FIG. 25 shows the detail of a joint between elements such as 500 in greater detail. Plate elements 550, 551, 552, and 553 all come together at the intersection of 4 cubes. Element 551 has male barbed ends 551a and 551b that mate in receptor 550a on the end of element 550 and in receptor 552a on the end of element 552. Element 553 has a male barbed end 553b that mates with receptor 550b on the end of element 550. Element 553 also has a male barbed end 553a that mates with receptor 552b on the end of element 552. The result is a very rigid self-locking joint that approaches the strength of a solid molded joint. Indeed, to lock it into place, a self threading screw can be threaded into the cavity 556 at the center of the joint, if desired. A long bolt or screw may also extend through the hole 556 to anchor the unit to a wall.
This novel self-locking barb joint can be made, for example, from extruded aluminum, or even from extruded plastic. Where heavy loads are to be supported, a more complex extrusion can be made that essentially forms a truss element, instead of a simple plate as shown in FIG. 21, to join the male barbed end to the female receptor end. If an aluminum extrusion is used, this truss with closed cells may be directly extruded. A plastic extrusion can be made also; for example, a two-piece plastic extrusion where the top chord of the truss is attached to the barbed male and female ends. The lower chord of the truss and the diagonal braces may be a second extrusion and they would slide into the first. The joints may, for example, be of the convex circle and concave socket type shown in FIG. 20. FIG. 26, shows the extruded truss design 560, where top chord 561 and bottom chord 562 are connected by diagonal elements such as 563. One end of the extrusion has a male barbed element 564 and the other end has a female concave barbed element 565.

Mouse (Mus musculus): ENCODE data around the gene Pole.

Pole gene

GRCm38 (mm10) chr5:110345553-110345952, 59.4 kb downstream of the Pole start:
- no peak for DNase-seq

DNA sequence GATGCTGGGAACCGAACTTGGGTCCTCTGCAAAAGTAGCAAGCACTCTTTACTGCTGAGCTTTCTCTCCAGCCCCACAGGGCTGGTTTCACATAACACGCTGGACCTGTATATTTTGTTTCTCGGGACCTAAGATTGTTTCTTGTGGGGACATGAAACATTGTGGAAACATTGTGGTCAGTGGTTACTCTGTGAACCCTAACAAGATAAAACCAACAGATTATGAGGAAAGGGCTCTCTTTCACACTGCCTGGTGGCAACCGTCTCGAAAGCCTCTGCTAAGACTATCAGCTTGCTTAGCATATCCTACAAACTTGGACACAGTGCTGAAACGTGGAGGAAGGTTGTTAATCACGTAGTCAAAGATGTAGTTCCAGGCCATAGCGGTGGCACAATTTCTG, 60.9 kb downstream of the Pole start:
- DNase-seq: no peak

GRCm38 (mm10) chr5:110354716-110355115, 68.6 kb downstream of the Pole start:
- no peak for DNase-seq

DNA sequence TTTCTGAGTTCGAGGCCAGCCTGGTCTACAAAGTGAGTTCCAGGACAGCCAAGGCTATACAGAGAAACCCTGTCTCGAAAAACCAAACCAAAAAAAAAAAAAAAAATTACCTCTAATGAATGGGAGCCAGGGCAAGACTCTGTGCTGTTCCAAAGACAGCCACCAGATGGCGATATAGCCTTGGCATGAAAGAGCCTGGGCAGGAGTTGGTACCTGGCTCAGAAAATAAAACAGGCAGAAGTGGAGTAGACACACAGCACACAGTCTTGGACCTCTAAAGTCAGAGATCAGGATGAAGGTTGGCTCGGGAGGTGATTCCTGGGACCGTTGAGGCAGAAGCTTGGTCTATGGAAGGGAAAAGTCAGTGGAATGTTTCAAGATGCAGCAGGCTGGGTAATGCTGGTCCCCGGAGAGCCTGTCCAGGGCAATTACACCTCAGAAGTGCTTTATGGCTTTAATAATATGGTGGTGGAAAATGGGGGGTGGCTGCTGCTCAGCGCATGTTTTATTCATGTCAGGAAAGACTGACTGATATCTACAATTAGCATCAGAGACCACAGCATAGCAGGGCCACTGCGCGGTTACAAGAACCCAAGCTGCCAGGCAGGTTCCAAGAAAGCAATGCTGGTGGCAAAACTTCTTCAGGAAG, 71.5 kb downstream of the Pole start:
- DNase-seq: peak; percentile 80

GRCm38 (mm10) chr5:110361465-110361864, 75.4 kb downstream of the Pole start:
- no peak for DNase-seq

As a further modification, in FIG. 27, another barbed element like that of FIG. 21 is shown, but now with axisymmetric end features. Element 600 has a plate component 615 connecting two ends 610a and 610b. These ends 610a and 610b are exactly the same when given a 180° rotation about the center of the plate center. Each end has one male barb 614 (shown on end 610a) and one female barb mate 612 formed by barb arms 611 and 613. FIG. 29 shows a terminator element 620 having the same features as each end of element 600 to serve in the same joint completion role as terminator elements in FIG. 22 and 23. Since the end features are axisymmetric, however, the joint requires only one geometry of termination, also axisymmetric, as opposed to the two symmetric geometries of FIGS. 22 and 23. This results in less expensive manufacturing and inventory costs since only one design of the barb-and-mate features is required, and only two basic elements (one wall and one terminator) must be produced, distributed and stored. Such simplicity reduces storage-"cubby" construction and the number of unused parts since it is less confusing in determining how many pieces of which terminator type are required to complete an array of cubes.